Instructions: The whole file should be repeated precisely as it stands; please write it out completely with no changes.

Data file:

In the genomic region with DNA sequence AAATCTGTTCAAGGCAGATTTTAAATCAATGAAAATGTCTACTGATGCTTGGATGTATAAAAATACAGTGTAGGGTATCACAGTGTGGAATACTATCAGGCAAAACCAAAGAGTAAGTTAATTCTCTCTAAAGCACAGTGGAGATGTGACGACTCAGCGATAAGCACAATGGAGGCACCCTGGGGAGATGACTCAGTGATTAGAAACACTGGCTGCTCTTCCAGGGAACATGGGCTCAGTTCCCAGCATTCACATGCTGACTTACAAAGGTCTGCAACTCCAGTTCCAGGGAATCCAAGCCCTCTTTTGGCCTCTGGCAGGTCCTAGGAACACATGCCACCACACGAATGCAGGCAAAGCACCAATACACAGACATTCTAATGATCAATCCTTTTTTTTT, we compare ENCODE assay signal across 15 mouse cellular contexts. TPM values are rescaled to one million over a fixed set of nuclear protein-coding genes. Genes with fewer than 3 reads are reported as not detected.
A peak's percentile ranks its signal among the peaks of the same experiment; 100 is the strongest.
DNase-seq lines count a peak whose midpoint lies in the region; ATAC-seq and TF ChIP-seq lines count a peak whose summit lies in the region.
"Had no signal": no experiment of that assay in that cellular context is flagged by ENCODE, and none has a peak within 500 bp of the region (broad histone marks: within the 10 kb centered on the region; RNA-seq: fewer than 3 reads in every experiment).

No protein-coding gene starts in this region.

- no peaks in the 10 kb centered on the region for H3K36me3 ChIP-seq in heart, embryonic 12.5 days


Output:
In the genomic region with DNA sequence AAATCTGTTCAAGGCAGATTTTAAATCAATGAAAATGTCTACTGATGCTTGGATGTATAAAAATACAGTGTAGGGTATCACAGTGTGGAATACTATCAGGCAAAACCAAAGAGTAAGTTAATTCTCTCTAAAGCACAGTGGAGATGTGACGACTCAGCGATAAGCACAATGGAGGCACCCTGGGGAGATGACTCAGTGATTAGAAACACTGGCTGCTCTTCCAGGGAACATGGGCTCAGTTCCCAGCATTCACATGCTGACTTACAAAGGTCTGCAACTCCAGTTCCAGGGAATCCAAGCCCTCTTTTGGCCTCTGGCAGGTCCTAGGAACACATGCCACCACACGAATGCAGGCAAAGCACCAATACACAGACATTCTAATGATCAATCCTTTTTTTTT, we compare ENCODE assay signal across 15 mouse cellular contexts. TPM values are rescaled to one million over a fixed set of nuclear protein-coding genes. Genes with fewer than 3 reads are reported as not detected.
A peak's percentile ranks its signal among the peaks of the same experiment; 100 is the strongest.
DNase-seq lines count a peak whose midpoint lies in the region; ATAC-seq and TF ChIP-seq lines count a peak whose summit lies in the region.
"Had no signal": no experiment of that assay in that cellular context is flagged by ENCODE, and none has a peak within 500 bp of the region (broad histone marks: within the 10 kb centered on the region; RNA-seq: fewer than 3 reads in every experiment).

No protein-coding gene starts in this region.

- no peaks in the 10 kb centered on the region for H3K36me3 ChIP-seq in heart, embryonic 12.5 days